A trial is underway for a convicted sex offender who allegedly threatened to kill RCMP members and "kill everyone" in Russell.
As the trial began in Brandon on Monday, an RCMP officer told court that he found the threats allegedly made by Albert Dean Crampton so disturbing that he was determined to write them in his notes verbatim.
"I was pretty shocked by the statements," Russell RCMP Const. Darek Eberts testified.
Defence lawyer Dan Manning, however, argues that his client’s detention and arrest were illegal.
"It seems to me that they just didn’t want Mr. Crampton in town and that’s what this is all about," Manning said.
Crampton is charged with assaulting a peace officer, resisting a peace officer, two counts of breach of probation and three counts of uttering threats.
The uttering threats charges allege that he threatened to kill Eberts, RCMP members in general and the citizens of Russell.
He’s also charged under the Petty Trespasses Act.
Crampton has pleaded not guilty to all the charges which stem from a run-in he had with Mounties on Jan. 30.
RCMP Staff Sgt. Matt Lavallee testified that on Jan. 20, he’d served Crampton with a list of properties he was banned from. The list was prepared by the Russell Inn which owns the properties.
Lavallee told court that, 10 days later, he was off-duty when he started to follow Crampton who he’d spotted near the town’s school and day care.
He said he had concerns about Crampton being near the school and day care, but in court Lavallee didn’t specify why.
However, court has previously heard that Crampton was convicted in Toronto of two counts of performing an indecent act by masturbating in a vehicle while watching young females.
He later moved to Russell.
During trial, Lavallee said that on the day in question he continued to follow in a civilian vehicle as Crampton walked toward properties from which he’d been banned.
Lavallee called an on-duty constable, Eberts, when Crampton approached one of those properties, the home of a woman with whom Crampton had been in a relationship.
Lavallee testified that he knew that the woman who rented the home had young children, although she told court that the children weren’t there at the time and had never met Crampton.
The woman testified that she’d effectively let Crampton in — she found him in her home after he’d walked in, presumably because the door didn’t lock properly so she never really bothered.
While Crampton had let himself in, she didn’t kick him out, and they were chatting when Eberts knocked at the door and asked the woman if Crampton was there.
Crampton had gone to a back room after his friend told him police were at the door.
Initially, the woman told Eberts that Crampton wasn’t there but changed her mind when the officer "bluffed" and told her she could get a ticket under the Petty Trespasses Act.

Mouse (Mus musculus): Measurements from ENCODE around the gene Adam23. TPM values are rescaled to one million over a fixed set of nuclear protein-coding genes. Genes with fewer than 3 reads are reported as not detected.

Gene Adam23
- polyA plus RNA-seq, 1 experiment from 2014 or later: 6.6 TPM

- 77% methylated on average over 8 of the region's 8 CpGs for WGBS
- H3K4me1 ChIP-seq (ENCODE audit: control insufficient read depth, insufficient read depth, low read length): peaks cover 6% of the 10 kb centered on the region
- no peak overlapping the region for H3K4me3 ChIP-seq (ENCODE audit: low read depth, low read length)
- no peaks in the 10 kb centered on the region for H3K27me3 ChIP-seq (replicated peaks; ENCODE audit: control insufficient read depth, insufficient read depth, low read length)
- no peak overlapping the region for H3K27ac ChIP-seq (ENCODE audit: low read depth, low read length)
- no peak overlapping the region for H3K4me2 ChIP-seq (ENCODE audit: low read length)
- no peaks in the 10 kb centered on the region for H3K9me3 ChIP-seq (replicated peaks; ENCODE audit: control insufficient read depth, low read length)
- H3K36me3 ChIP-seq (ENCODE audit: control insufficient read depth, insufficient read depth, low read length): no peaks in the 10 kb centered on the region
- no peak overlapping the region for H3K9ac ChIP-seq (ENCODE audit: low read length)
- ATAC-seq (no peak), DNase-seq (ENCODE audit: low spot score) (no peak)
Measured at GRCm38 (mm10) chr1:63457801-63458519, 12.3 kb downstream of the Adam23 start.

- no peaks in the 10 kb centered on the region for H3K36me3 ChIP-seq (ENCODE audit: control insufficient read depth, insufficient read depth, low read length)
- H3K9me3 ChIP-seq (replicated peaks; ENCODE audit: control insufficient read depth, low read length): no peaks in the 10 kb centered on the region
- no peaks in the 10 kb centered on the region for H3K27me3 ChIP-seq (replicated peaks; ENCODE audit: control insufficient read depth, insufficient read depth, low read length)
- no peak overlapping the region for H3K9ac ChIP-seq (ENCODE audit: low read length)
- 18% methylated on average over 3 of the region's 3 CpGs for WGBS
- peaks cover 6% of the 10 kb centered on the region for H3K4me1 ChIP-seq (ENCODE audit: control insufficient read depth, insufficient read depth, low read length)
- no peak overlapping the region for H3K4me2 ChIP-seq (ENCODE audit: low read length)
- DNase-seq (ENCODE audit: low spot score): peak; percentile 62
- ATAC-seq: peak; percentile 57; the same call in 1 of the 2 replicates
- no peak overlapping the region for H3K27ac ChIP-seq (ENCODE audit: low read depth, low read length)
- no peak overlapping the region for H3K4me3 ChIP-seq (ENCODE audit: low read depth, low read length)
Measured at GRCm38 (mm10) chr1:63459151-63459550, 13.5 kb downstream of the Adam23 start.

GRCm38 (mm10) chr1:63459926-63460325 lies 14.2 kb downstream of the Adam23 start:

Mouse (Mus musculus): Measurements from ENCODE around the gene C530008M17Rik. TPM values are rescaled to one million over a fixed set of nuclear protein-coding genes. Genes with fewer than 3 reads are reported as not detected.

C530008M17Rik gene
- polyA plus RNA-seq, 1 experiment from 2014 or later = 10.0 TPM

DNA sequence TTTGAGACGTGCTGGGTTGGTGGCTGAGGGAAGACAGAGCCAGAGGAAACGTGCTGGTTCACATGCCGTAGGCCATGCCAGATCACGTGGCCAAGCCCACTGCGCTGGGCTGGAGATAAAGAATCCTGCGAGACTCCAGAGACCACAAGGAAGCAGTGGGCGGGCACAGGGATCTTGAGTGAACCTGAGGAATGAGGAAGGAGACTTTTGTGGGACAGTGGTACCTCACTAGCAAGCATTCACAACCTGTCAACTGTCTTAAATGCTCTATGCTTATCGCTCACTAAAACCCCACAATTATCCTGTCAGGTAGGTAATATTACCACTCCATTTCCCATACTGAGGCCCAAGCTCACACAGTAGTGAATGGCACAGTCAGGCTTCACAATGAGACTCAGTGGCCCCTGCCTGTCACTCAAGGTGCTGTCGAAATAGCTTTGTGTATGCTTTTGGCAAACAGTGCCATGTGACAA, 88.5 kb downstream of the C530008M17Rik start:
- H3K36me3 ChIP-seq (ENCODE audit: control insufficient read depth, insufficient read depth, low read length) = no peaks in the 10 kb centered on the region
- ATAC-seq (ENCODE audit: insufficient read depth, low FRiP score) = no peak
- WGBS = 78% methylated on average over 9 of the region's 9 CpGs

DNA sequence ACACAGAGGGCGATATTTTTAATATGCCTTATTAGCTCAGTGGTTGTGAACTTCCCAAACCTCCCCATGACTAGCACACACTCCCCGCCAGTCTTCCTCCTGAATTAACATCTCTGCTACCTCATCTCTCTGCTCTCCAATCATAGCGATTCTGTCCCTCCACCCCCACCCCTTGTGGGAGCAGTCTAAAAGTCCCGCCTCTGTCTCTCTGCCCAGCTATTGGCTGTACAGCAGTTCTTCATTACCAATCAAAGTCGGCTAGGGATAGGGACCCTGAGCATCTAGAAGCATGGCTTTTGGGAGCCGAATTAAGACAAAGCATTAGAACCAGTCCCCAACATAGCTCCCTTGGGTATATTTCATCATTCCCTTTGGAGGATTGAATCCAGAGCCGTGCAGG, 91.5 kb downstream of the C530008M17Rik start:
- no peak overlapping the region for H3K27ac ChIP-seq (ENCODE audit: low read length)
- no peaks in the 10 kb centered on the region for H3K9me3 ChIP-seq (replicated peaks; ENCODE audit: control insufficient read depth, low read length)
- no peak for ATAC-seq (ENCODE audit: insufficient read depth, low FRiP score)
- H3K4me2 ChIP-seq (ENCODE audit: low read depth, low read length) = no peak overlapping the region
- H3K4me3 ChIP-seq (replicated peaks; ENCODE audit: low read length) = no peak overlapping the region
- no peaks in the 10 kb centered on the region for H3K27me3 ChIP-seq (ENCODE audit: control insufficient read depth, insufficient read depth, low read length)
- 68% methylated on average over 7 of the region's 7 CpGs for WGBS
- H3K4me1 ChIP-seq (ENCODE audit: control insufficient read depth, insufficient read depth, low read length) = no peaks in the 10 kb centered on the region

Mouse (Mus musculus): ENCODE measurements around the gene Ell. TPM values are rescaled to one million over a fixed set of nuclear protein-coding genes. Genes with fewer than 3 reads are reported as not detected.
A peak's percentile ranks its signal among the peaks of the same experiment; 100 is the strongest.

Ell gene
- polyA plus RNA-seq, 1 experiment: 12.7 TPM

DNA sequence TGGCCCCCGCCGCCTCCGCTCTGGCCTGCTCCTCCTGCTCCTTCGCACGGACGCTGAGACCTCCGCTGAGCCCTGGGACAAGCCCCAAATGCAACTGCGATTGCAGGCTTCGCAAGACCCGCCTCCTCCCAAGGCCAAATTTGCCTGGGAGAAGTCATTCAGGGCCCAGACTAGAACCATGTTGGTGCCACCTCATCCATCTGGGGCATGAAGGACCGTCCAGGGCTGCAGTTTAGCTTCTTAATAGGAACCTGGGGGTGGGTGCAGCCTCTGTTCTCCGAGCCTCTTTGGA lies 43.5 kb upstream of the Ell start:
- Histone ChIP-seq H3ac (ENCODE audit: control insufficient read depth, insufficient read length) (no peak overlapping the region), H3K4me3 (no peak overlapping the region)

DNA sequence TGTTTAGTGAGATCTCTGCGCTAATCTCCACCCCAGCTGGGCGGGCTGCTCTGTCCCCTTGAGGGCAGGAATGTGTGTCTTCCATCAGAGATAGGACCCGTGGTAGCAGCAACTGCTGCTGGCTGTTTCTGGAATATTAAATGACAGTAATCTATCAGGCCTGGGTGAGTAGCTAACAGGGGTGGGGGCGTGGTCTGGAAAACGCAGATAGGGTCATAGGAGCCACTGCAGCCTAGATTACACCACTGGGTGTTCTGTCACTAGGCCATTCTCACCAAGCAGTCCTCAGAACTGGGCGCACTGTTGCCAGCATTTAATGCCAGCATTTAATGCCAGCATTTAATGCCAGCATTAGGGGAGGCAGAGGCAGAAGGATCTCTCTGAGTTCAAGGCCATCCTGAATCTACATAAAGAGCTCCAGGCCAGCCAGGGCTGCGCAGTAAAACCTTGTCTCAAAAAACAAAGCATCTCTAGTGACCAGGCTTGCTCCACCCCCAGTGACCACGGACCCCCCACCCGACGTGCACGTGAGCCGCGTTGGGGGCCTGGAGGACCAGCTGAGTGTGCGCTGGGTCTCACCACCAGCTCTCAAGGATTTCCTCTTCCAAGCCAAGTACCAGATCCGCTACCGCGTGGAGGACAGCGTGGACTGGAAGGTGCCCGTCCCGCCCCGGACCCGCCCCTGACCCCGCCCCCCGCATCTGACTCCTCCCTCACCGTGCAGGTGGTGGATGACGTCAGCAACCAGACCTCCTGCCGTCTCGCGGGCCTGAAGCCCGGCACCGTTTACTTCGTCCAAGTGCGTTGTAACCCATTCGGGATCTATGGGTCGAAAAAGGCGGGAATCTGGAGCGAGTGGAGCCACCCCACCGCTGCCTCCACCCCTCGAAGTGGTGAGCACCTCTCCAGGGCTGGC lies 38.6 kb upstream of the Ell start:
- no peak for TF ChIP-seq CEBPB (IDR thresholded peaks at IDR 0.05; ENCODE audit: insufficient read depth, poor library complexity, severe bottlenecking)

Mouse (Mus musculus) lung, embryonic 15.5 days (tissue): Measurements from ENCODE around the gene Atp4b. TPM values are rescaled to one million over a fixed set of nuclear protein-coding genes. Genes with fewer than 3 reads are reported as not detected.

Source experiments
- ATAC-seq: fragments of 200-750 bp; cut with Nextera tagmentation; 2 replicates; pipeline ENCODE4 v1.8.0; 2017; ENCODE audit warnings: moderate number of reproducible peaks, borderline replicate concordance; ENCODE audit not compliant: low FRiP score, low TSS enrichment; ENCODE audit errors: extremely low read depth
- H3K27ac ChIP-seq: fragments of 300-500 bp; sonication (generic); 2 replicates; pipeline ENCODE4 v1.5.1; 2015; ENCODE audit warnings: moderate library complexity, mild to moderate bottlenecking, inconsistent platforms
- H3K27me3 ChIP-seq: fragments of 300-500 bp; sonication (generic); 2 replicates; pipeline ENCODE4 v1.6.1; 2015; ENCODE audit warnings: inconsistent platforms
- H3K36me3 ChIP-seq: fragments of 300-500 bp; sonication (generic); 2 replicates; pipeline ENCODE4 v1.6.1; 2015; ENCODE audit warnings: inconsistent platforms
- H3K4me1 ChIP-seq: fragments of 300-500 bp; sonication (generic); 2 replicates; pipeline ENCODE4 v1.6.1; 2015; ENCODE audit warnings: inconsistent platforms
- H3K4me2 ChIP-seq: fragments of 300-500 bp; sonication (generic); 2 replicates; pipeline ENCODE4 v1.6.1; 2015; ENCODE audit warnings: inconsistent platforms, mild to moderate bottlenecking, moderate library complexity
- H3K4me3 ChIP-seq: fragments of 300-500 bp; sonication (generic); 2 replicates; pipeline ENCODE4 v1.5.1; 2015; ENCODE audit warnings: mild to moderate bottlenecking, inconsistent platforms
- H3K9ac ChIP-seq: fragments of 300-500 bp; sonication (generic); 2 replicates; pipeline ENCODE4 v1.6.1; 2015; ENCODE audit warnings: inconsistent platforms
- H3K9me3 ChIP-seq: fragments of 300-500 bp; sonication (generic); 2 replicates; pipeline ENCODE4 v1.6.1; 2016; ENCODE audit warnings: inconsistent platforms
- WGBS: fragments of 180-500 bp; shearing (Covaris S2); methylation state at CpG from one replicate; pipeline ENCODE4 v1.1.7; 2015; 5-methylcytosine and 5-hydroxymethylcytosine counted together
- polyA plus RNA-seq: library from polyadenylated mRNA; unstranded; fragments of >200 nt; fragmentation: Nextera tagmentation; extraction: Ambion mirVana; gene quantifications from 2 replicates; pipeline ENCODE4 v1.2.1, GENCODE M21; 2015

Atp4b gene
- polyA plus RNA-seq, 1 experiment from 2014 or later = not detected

At her request, Crampton emerged and Eberts testified that he told Crampton he wasn’t meant to be there and asked him to step outside.
All of this led to a confrontation between Eberts and Crampton beside the police vehicle.
Eberts testified that he was searching Crampton when he got a call from Lavallee who was watching nearby.
Crampton was on two probation orders at the time, and Eberts and Lavallee decided to charge him with breach of probation for failing to keep the peace and be of good behaviour.
The rationale was that Crampton had failed to keep the peace because he was trespassing in violation of the list of properties from which he was banned.
Eberts said Crampton pushed him when told he was under arrest for breach of probation and told the officer: "I can’t wait to come back here and kill all you cops."
A struggle ensued and Eberts said he used his baton when Crampton refused to comply with demands to get on the ground. Crampton was finally restrained with the help of Lavallee.
Eberts testified that Crampton continued to make a series of threats in the police car and at the RCMP detachment, including: "You just wait you piece of s--t, you just wait until I kill everyone in this town … People in Russell are going to die because of you."
However, Manning argues that the evidence against his client should be thrown out of court — Crampton’s rights under the Charter of Rights and Freedoms were violated when he was arbitrarily detained.
Lavallee had no good reason to follow Crampton in the first place, Manning argued, noting Lavallee acknowledged that Crampton hadn’t committed a crime when he initially called Eberts.
In addition, Manning argued it was Crampton’s friend, as the home's occupier, who had the right to decide who could be in her home and she’d effectively allowed him to be there.
Crampton, therefore, wasnt trespassing. And, if he wasn’t trespassing, he wasn’t breaching the peace under his probations so his detention and arrest were arbitrary.
On the other hand, Crown attorney Ron Toews argued that Crampton was arrested in good faith by Eberts who believed he was trespassing by violating the list of banned properties.
Not even Crampton believes he should have been at the home, Toews argued. He’d run when he spotted Lavallee following him, entered the home through a back route and moved to a back room when he realized police were at the door.
Toews told Judge Krystyna Tarwid that, regardless of her ruling about the legality of the arrest, the uttering threats charges are independent and should still stand.
Tarwid has reserved her decision whether to allow the evidence and the trial is set to continue on Nov. 6.
Meanwhile, Crampton remains in custody after being denied bail.
During his bail hearing, court heard that Russell’s mayor was so concerned about Crampton’s possible release that he wrote a letter to the court.
Republished from the Brandon Sun print edition September 25, 2012